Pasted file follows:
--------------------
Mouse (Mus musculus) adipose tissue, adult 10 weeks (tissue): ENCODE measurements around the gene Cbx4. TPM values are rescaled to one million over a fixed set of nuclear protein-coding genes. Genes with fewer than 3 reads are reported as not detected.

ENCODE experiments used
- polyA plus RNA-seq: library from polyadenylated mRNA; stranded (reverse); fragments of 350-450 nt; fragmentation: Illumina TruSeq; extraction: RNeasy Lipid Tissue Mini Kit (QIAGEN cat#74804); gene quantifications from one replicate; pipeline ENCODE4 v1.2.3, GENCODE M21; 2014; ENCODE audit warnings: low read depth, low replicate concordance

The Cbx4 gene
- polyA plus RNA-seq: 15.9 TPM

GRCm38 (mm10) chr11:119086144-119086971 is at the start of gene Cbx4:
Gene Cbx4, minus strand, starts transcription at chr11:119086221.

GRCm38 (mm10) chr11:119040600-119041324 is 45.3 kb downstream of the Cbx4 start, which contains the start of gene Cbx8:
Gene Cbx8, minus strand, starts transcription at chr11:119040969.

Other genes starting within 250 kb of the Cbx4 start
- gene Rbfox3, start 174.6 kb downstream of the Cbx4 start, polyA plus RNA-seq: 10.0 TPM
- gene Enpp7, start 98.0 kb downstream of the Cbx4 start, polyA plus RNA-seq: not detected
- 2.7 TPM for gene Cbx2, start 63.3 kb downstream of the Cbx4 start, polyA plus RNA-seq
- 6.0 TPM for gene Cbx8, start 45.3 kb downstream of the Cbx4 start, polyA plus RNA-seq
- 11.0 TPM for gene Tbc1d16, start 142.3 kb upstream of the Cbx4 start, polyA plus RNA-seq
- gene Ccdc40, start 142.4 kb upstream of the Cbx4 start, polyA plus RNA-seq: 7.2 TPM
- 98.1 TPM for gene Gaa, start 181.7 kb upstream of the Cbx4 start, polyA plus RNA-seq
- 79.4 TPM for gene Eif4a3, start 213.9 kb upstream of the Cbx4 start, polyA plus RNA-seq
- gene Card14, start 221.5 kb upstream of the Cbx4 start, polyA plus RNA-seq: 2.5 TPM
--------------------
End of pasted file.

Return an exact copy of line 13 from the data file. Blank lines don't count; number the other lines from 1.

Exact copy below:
- 2.7 TPM for gene Cbx2, start 63.3 kb downstream of the Cbx4 start, polyA plus RNA-seq